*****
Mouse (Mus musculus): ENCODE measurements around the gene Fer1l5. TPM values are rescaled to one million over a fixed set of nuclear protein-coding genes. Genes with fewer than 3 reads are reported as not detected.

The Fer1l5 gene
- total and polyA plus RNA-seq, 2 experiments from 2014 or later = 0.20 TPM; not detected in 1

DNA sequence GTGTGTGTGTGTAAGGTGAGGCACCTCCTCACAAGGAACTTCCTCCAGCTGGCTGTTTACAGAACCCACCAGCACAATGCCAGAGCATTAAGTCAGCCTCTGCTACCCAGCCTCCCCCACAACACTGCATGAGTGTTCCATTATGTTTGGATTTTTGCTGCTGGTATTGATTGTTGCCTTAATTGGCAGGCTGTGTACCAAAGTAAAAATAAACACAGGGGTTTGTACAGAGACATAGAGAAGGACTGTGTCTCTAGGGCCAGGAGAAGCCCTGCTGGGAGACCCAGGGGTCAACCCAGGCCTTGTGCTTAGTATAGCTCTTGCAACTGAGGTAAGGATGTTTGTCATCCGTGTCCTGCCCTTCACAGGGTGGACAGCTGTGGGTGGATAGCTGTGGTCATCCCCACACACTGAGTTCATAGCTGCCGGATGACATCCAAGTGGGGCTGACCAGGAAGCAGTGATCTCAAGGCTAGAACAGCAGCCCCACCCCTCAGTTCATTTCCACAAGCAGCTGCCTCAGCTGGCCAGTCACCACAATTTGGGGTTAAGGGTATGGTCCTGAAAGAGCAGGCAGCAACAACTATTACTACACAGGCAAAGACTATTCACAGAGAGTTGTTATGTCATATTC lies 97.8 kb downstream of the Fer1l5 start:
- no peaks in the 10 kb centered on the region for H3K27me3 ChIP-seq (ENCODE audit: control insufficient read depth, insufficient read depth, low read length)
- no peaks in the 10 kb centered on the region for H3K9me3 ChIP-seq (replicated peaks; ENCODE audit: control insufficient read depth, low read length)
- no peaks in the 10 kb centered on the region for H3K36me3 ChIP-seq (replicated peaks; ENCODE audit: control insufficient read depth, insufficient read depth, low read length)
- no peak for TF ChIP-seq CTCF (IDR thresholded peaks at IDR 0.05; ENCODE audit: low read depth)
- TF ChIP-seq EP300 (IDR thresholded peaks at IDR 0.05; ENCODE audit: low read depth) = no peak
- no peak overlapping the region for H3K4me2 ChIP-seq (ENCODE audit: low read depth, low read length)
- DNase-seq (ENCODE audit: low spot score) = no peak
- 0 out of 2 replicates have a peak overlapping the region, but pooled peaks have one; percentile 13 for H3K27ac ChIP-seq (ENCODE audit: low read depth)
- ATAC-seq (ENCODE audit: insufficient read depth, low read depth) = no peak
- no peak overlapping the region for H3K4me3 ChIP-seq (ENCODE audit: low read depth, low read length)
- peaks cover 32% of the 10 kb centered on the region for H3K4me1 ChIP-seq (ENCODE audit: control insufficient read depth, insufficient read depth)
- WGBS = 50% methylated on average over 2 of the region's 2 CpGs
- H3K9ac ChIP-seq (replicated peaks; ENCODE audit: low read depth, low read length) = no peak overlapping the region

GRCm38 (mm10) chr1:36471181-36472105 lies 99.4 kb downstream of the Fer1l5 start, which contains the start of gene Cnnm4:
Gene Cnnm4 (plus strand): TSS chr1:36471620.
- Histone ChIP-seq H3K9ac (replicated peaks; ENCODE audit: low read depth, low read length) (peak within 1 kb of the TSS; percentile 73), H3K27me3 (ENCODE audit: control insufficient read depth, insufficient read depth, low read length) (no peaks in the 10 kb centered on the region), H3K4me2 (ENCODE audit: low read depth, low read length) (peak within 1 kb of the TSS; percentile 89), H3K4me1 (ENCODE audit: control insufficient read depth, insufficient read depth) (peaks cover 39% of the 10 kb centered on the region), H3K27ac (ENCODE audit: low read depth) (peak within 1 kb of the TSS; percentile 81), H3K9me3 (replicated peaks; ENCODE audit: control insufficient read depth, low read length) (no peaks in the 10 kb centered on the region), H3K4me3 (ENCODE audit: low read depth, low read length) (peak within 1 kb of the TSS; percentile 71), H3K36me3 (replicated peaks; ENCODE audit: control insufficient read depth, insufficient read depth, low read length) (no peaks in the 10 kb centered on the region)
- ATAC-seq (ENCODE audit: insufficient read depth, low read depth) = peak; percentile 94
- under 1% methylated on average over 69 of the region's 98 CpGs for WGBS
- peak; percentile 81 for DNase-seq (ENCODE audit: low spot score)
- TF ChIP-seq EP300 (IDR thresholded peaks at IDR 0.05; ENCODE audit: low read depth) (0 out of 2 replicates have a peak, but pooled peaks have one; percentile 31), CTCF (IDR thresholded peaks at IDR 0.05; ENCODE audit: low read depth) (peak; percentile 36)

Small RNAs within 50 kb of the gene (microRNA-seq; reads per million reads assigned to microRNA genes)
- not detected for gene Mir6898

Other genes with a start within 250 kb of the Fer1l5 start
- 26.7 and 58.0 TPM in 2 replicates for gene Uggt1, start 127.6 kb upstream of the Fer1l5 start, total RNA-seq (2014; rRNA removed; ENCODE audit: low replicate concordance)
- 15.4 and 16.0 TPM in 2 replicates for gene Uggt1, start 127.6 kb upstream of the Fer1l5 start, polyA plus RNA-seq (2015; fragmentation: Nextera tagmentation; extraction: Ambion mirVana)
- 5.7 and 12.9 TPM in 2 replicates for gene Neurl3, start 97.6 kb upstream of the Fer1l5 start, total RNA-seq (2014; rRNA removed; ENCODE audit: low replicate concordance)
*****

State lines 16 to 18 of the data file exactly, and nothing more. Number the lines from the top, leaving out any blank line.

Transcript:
- WGBS = 50% methylated on average over 2 of the region's 2 CpGs
- H3K9ac ChIP-seq (replicated peaks; ENCODE audit: low read depth, low read length) = no peak overlapping the region

GRCm38 (mm10) chr1:36471181-36472105 lies 99.4 kb downstream of the Fer1l5 start, which contains the start of gene Cnnm4: